But times change. And when the Bush 43 administration found itself targeted with a special prosecutor to investigate who had revealed the identity of a CIA agent whose husband was a Bush critic? This the media loved - and its love affair with the guy (Patrick Fitzgerald) assigned to investigate Vice President Dick Cheney and and Karl Rove and finally nail vice presidential aide Scooter Libby ( for a crime of leaking that he in fact didn’t commit) was once again hot and heavy.

But now? Once again the media has made a saint of the newest sheriff in town - Robert Mueller.  We are back to square one. The notion that President Trump might actually fire Mueller has launched a cascade of indignation that amounts to a warning he should do no such thing - or the media will make a Nixon out of him. To underscore their intention, the Times published an op-ed from one Peter M. Shane, who teaches constitutional and administrative law at Ohio State University’s Moritz College of Law. Shane’s headline: 

President Trump Can’t Just Fire Robert Mueller

The good professor says in part: 

The latest attention-grabbing trial balloon to be floated by a White House staffer or apparent surrogate for President Trump is the suggestion by Christopher Ruddy, a longtime friend of the president, that Mr. Trump is 'considering, perhaps, terminating' Robert S. Mueller III, the special counsel appointed to investigate the Trump campaign’s links to Russia.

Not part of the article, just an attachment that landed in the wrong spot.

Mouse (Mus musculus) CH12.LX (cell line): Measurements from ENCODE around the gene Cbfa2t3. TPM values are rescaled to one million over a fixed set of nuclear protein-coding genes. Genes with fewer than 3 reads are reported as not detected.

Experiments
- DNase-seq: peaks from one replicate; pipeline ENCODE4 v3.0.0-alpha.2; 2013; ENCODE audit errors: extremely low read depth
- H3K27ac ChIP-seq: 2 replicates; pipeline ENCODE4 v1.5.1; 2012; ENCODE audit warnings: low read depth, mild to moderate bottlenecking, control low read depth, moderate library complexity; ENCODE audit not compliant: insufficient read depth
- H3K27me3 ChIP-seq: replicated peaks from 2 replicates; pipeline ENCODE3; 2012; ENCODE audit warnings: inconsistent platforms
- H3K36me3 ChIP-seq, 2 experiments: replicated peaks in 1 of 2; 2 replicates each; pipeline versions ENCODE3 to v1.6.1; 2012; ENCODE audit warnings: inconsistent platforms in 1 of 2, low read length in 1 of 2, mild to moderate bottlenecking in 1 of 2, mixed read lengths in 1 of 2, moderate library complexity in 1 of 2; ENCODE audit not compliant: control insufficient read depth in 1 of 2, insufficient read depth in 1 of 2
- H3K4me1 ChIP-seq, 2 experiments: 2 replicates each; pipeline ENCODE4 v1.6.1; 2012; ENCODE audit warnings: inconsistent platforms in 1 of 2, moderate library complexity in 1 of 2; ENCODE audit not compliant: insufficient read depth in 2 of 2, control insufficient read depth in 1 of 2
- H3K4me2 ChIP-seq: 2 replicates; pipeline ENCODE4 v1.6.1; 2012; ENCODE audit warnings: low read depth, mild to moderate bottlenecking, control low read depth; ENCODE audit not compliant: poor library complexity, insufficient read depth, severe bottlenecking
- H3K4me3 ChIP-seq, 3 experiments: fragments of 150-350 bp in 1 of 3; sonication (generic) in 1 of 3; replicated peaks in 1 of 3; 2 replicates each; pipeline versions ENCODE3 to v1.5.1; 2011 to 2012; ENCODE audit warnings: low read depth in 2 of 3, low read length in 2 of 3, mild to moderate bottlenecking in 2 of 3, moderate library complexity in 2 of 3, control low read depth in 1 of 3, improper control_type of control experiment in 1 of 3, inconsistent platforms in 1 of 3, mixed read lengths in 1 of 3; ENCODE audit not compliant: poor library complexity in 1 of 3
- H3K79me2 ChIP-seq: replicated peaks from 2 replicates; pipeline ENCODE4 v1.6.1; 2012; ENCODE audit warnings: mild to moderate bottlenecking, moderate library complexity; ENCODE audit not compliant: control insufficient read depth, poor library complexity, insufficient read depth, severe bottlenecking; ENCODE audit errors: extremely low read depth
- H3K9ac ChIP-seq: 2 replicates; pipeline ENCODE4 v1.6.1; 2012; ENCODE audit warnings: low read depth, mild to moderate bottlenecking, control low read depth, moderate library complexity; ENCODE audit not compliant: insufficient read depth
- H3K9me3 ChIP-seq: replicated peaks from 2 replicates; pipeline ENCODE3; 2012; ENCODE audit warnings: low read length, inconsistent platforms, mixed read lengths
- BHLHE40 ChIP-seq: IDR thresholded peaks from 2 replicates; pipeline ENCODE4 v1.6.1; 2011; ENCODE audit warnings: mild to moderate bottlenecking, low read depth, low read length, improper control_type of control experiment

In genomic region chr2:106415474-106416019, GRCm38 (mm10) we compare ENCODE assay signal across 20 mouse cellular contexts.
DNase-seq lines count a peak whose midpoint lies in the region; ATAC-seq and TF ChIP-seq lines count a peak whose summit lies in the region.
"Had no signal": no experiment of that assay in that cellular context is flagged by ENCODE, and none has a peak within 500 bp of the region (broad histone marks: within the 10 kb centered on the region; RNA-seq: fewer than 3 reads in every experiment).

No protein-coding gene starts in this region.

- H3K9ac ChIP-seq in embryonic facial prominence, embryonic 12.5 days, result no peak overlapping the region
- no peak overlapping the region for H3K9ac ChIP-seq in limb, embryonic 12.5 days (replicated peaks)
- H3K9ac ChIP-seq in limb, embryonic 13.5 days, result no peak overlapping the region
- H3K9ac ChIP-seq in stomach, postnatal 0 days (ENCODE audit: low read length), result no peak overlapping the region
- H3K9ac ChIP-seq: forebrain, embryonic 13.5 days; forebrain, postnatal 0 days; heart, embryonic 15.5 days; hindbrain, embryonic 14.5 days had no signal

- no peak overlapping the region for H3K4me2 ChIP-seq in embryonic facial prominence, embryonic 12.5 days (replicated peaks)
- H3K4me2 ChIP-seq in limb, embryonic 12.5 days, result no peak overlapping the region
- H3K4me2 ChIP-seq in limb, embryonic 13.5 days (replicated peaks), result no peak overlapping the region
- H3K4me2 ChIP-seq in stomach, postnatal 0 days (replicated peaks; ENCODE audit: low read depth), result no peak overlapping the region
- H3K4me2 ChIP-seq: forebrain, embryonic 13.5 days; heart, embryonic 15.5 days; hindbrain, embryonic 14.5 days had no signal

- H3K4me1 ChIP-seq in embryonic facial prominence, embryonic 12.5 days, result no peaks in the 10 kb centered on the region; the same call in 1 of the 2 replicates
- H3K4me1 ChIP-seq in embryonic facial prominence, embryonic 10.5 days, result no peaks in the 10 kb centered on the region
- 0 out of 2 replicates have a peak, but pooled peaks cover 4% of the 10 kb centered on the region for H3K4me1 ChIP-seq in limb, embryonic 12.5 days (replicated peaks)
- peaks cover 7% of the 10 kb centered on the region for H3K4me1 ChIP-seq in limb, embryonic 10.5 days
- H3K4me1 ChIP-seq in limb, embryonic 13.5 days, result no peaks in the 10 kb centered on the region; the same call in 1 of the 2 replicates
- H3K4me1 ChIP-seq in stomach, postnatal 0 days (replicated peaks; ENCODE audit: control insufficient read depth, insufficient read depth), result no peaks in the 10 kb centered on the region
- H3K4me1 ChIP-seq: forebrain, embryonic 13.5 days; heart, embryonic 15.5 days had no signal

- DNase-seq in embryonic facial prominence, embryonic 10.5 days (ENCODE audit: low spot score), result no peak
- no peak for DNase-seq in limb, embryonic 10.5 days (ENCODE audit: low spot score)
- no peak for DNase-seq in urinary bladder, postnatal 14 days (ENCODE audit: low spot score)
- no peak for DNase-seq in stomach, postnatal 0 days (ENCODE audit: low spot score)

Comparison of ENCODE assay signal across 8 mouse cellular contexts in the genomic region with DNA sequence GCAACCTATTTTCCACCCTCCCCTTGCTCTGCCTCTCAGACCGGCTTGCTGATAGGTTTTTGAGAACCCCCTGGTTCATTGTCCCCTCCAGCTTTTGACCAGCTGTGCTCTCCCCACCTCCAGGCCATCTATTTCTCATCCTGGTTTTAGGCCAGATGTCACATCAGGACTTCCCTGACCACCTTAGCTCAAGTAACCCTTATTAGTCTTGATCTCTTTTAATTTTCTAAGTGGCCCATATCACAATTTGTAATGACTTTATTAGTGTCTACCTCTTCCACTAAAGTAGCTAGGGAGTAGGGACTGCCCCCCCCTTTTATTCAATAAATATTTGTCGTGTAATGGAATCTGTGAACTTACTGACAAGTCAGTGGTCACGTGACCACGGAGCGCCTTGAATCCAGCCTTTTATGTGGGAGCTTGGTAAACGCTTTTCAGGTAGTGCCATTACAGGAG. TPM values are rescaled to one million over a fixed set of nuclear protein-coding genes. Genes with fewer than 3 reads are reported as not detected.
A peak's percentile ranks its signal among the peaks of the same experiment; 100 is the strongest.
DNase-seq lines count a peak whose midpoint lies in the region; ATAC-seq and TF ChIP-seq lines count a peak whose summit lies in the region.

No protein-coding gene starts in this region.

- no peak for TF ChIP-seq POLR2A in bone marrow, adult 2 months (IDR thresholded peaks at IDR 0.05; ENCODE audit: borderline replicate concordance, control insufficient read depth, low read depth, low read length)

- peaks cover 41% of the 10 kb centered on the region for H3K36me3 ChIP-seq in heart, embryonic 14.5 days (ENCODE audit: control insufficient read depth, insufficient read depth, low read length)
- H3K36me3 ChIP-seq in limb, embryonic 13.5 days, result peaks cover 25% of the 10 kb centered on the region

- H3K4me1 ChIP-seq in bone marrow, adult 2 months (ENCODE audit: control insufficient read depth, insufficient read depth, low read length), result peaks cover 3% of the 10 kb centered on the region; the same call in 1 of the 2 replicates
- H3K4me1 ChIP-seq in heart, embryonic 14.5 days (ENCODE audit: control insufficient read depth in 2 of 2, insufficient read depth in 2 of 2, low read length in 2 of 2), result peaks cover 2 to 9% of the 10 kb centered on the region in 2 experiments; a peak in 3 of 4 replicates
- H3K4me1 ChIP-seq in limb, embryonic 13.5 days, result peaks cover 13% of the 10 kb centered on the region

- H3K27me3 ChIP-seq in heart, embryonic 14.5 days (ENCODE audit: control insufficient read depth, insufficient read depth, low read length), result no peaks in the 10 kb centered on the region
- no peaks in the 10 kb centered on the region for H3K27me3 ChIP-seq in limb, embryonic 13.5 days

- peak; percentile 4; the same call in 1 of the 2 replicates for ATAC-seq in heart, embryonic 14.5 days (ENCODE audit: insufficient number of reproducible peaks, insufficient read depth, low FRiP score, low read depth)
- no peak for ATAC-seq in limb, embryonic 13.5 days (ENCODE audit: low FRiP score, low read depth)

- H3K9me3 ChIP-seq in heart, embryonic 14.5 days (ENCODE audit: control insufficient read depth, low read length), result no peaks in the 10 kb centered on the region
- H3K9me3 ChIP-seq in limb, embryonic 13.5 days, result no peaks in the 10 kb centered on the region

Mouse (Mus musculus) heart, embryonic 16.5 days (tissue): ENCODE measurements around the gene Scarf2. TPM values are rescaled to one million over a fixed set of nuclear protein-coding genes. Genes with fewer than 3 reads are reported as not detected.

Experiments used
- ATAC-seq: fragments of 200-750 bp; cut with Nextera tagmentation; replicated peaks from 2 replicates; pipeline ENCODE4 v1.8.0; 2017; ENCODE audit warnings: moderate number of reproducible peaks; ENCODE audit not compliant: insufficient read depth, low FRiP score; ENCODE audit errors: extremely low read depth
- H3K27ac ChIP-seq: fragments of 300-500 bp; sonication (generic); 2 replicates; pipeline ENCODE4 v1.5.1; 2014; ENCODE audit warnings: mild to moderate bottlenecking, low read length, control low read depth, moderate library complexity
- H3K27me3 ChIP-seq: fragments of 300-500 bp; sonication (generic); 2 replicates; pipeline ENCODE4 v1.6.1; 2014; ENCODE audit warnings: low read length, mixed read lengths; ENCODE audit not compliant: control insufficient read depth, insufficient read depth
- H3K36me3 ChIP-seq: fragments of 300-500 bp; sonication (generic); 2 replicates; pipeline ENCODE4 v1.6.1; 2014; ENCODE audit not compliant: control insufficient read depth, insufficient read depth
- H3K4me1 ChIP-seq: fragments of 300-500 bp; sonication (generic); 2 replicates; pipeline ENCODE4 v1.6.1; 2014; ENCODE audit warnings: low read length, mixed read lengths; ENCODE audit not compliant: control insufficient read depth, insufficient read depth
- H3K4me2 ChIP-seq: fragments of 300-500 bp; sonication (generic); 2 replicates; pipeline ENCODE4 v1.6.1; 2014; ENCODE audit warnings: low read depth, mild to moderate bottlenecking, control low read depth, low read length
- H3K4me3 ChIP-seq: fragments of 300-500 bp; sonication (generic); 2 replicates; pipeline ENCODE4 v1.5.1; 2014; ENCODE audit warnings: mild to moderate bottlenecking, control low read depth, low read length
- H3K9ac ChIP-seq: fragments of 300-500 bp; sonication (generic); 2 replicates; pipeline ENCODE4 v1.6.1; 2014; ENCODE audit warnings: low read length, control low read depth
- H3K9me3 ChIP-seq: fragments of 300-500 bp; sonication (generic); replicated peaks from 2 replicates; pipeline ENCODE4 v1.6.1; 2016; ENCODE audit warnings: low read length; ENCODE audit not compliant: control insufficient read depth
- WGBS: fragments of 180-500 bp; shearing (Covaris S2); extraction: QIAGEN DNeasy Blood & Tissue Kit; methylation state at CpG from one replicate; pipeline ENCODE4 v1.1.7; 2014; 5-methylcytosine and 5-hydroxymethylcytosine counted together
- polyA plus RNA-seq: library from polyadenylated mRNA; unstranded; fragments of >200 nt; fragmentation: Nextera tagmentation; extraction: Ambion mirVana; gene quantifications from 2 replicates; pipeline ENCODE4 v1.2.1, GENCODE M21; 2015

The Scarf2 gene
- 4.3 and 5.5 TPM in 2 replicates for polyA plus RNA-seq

President Trump cannot legally do so.

Authority to appoint Mr. Mueller landed with Rod J. Rosenstein, the deputy attorney general, because Attorney General Jeff Sessions recused himself last March from the Russia probe. In appointing special counsel, Mr. Rosenstein was exercising authority that Congress had given the Justice Department by statute. The Justice Department, in turn, issued implementing regulations in 1999 specifically to govern such appointments. Those rules provide that a special counsel is appropriate when a criminal investigation is warranted but presents a conflict of interest for the department.

Under these rules, only the attorney general — or, in this case, the deputy attorney general — may remove a special counsel. He may do so only ‘for misconduct, dereliction of duty, incapacity, conflict of interest or for other good cause.’"

In other words? In other words this is a media shot across the presidential bow that warns: Don’t even think about it. And just to make sure the point is crystal clear, Shane ends by saying sternly:

“Following through (with Trump firing Mueller), as with the Saturday Night Massacre, would only provide fodder for his own removal.”

Message to President Trump from the liberal media: You can’t do it so don’t try it. Don’t even think about it as you so obviously are. And if you do do it we will make the Nixon firing of Cox look like a piker, a veritable Sunday School picnic compared to what we will do to you.

So what do we have here? What we have is a gigantic media double-standard on special prosecutors. If the name of the President is Nixon or Reagan or Bush or Trump - special prosecutors are the legal equivalent of a saint. Great guys, fabulous lawyers on a mission to do good and banish evil. Do not, repeat do not, say a bad word about them,

If the name of the president is Bill Clinton? Then its open season on the special prosecutor. There isn’t enough ink and air time to trash Ken Starr.

Subtle, no? No.


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Column Trump-Russia probe New York Times Washington Post Robert Mueller